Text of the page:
E-cigarette use has remained relatively low and stable among adult users since around 2012, although use has gone up slightly among adults recently, from 4.5% in 2021 to 6% in 2022. In 2022, the greatest e-cigarette use among adults was among 23- to 24-year-olds, 22.8% of whom were current users, according to Monitoring the Future.

current e-cigarette use by age graph


While some e-cigarette brands have recently begun to offer nicotine-free products, most e-cigarettes products sold in the U.S. contain nicotine. Nicotine is harmful to developing brains and its use during adolescence can disrupt the formation of brain circuits that control attention, learning, and susceptibility to addiction. Exposure to nicotine among youth is particularly dangerous since it affects key brain receptors, making young people more susceptible to nicotine addiction.[For more information on nicotine, see “ Nicotine and the Young Brain.”]

When evaluating the risks of e-cigarette use, it is important to note that exposure to harmful chemicals inhaled by e-cigarette users can vary greatly depending on e-cigarette device characteristics (voltage, flavor, nicotine) and how the device is used. Here is what we know about the potential health risks associated with e-cigarette use, based on recent findings from a 2018 National Academies of Sciences, Engineering, and Medicine report as well as other major reviews on the topic. However, because studies included in reviews can vary drastically, it is important to note that additional research is needed on the health effects of e-cigarettes.

  • Asthma 
    There is moderate evidence for increased coughing and wheezing in adolescents who use e-cigarettes. E-cigarette use is associated with an increase in asthma exacerbations. Two meta-analyses have identified an association between current and ever e-cigarette use and asthma. However, significant inconsistencies across studies suggest the need for additional research.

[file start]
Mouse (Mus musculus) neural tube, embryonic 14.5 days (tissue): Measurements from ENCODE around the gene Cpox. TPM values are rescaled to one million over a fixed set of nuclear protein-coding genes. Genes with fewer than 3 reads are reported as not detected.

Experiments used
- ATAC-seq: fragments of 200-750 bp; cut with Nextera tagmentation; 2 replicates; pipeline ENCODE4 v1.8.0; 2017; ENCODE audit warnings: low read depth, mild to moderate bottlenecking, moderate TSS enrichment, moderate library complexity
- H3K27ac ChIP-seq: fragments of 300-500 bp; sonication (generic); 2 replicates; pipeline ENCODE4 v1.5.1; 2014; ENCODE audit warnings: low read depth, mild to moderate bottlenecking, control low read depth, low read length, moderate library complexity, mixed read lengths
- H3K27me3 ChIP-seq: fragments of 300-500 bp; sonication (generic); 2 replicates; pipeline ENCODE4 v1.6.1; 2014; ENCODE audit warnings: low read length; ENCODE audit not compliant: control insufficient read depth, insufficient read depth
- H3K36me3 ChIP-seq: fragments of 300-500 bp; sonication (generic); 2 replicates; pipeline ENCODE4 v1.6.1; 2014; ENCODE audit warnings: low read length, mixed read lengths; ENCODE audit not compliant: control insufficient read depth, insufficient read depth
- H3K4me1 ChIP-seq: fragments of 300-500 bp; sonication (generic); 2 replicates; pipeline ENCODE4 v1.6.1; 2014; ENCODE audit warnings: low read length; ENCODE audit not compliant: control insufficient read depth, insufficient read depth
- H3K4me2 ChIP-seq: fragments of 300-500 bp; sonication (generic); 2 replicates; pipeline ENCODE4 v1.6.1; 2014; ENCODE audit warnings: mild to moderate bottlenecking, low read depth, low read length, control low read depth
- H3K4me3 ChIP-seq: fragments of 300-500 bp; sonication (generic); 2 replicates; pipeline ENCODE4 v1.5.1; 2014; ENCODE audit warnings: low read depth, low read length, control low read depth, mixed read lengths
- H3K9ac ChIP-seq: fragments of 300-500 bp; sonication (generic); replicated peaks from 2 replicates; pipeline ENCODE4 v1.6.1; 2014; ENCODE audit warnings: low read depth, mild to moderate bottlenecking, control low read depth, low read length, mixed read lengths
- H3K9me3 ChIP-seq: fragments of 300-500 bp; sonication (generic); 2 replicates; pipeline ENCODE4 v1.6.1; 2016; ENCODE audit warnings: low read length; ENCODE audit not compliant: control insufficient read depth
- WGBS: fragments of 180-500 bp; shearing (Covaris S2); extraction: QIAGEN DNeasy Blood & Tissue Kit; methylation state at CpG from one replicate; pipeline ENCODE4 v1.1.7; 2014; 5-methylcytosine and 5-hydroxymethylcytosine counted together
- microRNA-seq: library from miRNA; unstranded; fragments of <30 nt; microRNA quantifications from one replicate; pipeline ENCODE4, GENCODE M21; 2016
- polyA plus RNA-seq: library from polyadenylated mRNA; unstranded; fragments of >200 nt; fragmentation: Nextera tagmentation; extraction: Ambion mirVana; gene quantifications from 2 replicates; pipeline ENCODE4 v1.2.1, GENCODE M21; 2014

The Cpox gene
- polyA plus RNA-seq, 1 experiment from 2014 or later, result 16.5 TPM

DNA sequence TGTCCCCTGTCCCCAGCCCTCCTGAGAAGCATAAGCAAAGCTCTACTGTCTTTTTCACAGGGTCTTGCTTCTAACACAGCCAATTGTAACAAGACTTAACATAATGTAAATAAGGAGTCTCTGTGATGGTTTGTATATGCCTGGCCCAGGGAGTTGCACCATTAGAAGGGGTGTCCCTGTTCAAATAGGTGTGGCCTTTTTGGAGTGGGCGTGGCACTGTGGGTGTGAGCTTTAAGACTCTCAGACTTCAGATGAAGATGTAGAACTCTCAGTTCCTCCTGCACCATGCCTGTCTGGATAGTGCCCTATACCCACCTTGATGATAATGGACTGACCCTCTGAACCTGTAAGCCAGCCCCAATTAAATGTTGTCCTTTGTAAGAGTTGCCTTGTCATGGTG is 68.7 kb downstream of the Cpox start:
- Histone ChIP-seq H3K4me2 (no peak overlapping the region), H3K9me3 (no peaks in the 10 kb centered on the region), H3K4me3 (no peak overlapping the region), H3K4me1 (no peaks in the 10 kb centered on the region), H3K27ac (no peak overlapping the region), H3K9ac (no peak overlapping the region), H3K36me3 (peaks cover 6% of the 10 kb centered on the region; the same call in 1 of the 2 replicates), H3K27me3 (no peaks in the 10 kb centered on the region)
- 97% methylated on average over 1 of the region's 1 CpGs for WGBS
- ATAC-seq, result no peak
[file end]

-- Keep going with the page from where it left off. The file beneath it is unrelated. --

• Cancer
    Some chemicals present in e-cigarette aerosols, such as formaldehyde and acrolein, can cause DNA damage and mutagenesis that can lead to cancer. Long-term exposure to e-cigarette aerosols could increase the risk of cancer and adverse reproductive outcomes; however, given that studies varied, additional research is needed.
  • Heart Disease  
    A meta-analysis found an association between e-cigarette use and heart attack, although the risk of e-cigarettes causing a heart attack was lower than the risk of heart attack from cigarette smoking. A 2023 meta-analysis concluded that inhalation of e-cigarette aerosol leads to impaired functioning of the lining of blood vessels. To date, there is no available evidence to suggest that e-cigarette use is associated with clinical cardiovascular outcomes such as coronary heart disease, stroke, peripheral artery disease, and early stages of atherosclerosis.